Under California’s workers’ compensation law, your Permanent Disability Percentage is the number that is assigned to your permanent disability when you are injured or suffer an illness at the workplace. Your Permanent Disability Percentage is important because it will dictate how much compensation you can receive if you’ve sustained a workplace injury or illness. In most instances, Permanent Disability Percentages can be confusing and oftentimes they don’t make any sense at all. In fact, in some cases, even if you and another co-worker suffer identical injuries or illnesses, you can end up with different percentages. The following discussion is intended to clear up some of the more complex aspects of Permanent Disability Percentages.
How to Calculate a Permanent Disability Percentage
In California, there are a few different ways to determine your Permanent Disability Percentage. In most cases, when your Permanent Disability Percentage must be calculated, you will be required to undergo what’s called a Whole Person Impairment (WPI) assessment. A WPI assessment is performed by a medical expert, and your percentage is thereafter determined through that expert’s opinion. These medical experts can be your treating or regular doctor, Qualified Medical Evaluators, or another agreed upon or appointed medical evaluator. In other cases, and usually in instances where the injured worker is significantly disabled, the percentage can be determined by a vocational expert or under a particular and relevant California law.
The Whole Person Impairment Assessment
When the medical expert conducts your WPI assessment, they will typically review your injuries, whether you have any residual medical problems, and whether you have any difficulty performing your daily activities, or Activities of Daily Living. The expert will thereafter make their determination according to specific American Medical Association guidelines. Your Permanent Disability Percentage will usually be assigned after the medical expert finds that your injury is permanent and stationary. What this means is that you have reached Maximum Medical Improvement (MMI) or the point where your condition has stabilized and is unlikely to improve or change substantially within the next year either with or without medical treatment.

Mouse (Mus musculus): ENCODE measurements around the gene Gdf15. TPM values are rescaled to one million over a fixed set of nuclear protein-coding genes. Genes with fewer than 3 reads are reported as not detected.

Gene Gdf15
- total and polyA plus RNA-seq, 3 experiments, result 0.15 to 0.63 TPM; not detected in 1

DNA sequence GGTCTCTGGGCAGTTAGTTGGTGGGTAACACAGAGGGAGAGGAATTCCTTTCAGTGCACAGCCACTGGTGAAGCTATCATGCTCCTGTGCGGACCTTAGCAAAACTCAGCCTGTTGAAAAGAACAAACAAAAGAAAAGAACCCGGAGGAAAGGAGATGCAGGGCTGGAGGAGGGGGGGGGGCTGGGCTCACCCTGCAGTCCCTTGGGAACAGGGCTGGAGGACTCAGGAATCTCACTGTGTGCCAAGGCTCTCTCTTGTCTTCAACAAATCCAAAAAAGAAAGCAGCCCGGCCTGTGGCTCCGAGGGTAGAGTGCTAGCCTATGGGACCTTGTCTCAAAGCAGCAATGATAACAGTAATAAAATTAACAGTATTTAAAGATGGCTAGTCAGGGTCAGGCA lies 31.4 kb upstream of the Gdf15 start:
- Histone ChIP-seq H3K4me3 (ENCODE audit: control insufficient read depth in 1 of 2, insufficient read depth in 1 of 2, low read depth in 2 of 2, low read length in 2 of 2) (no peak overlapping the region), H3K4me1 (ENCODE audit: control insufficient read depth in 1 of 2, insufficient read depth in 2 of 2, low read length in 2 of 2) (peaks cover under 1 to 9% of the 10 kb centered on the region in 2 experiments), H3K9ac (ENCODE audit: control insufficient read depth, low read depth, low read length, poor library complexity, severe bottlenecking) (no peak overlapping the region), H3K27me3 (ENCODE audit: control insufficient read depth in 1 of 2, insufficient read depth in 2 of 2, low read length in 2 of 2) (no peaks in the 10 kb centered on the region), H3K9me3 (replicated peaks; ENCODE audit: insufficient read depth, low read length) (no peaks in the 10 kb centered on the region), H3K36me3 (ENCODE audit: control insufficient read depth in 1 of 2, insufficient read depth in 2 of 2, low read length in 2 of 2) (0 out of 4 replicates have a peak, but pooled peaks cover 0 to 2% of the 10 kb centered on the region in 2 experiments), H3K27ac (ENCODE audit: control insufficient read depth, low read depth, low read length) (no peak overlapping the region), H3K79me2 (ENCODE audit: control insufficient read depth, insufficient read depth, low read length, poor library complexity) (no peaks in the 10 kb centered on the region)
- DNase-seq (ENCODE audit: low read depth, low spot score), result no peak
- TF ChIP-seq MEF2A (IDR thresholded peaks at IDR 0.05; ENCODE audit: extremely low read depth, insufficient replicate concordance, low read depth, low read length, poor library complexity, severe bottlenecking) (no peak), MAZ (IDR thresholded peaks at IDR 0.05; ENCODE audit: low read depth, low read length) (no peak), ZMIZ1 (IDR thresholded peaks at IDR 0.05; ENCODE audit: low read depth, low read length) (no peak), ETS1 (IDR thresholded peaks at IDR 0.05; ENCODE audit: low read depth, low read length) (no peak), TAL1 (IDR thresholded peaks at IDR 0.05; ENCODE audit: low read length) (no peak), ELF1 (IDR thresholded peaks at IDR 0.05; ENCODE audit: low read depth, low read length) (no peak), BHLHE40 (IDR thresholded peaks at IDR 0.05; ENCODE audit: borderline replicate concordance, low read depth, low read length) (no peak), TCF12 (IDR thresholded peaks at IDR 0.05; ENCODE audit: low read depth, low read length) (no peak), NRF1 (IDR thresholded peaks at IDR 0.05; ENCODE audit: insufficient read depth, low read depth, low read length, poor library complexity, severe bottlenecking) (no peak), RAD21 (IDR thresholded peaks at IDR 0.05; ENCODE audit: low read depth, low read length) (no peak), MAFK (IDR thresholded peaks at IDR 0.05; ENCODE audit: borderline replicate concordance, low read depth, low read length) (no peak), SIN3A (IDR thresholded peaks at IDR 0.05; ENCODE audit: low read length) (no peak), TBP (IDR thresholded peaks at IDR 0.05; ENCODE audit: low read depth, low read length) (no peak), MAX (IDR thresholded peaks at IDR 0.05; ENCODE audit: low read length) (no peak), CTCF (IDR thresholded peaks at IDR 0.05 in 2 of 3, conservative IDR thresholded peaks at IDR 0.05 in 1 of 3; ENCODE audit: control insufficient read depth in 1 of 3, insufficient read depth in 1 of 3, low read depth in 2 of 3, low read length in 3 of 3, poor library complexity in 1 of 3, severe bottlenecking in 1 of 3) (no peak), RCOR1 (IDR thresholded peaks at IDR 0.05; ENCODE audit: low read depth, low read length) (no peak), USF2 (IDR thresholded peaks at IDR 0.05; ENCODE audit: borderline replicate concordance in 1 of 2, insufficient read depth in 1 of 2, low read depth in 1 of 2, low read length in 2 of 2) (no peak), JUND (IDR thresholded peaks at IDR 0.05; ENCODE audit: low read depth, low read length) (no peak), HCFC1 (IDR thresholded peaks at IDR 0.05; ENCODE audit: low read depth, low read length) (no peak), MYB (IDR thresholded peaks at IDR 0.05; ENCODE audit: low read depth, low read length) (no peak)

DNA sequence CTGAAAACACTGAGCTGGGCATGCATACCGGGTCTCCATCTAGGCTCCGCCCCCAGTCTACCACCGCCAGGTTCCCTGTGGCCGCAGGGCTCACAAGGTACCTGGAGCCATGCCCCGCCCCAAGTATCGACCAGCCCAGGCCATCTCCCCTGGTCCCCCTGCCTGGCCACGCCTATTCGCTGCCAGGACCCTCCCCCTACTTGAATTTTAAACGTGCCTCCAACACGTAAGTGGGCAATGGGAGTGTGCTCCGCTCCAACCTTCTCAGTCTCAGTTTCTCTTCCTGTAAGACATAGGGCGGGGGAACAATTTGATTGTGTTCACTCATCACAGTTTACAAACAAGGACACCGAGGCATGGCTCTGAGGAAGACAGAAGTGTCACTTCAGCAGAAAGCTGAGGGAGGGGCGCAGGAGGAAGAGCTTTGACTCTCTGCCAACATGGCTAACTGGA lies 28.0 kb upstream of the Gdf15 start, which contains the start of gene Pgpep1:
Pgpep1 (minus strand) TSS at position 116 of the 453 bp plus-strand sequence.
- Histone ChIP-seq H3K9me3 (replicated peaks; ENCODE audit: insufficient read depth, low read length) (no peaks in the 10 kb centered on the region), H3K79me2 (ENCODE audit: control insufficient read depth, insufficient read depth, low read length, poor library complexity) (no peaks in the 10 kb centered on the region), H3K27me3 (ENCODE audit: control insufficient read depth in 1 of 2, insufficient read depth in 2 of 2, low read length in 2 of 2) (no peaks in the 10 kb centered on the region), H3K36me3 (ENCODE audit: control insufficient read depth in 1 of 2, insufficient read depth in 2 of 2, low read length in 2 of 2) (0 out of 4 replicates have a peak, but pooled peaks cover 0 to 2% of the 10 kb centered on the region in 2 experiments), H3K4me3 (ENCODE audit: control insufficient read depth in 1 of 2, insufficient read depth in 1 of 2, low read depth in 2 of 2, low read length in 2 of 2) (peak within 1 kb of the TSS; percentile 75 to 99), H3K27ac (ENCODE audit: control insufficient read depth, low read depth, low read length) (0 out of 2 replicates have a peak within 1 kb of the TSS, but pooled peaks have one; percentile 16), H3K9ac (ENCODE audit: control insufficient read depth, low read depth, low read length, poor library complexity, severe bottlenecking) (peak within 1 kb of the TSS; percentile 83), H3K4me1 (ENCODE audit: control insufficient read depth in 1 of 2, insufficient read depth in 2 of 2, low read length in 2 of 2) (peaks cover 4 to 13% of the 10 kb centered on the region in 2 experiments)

Permanent Disability Percentages are calculated based on a formula that includes the medical expert’s impairment rating, and it is adjusted for your occupation, your age when you were injured, and your diminished future earning capacity. Your final Permanent Disability Percentage can range from zero percent to one hundred percent. A zero percent rating means that you have no reduction in your earning capacity whereas a one hundred percent rating represents total disability or Permanent Total Disability. If your percentage is between zero and one hundred, your rating is considered to be Permanent Partial Disability.
As mentioned above, even if co-workers suffer same or similar injuries, the assigned Permanent Disability Percentages may be different. This is because the options of the medical experts can vary significantly. In other words, since different medical evaluators are likely to assess injuries in their own way, different medical evaluators are unlikely to render the same determinations regarding identical or similar injuries.
Experienced and Skilled Workers’ Compensation Lawyer in California
If you’ve suffered a workplace injury or illness and your injury or illness occurred in the San Bernardino, Hemet, or Inland Empire areas, you may be entitled to workers’ compensation benefits under California law. Experienced Workers’ Compensation lawyer Albert E. Hirst, III, has the dedication, knowledge, and the resources necessary to help you obtain the compensation you need and deserve. Call us today at (909) 885-7190 to schedule your free consultation and learn what we can do for you.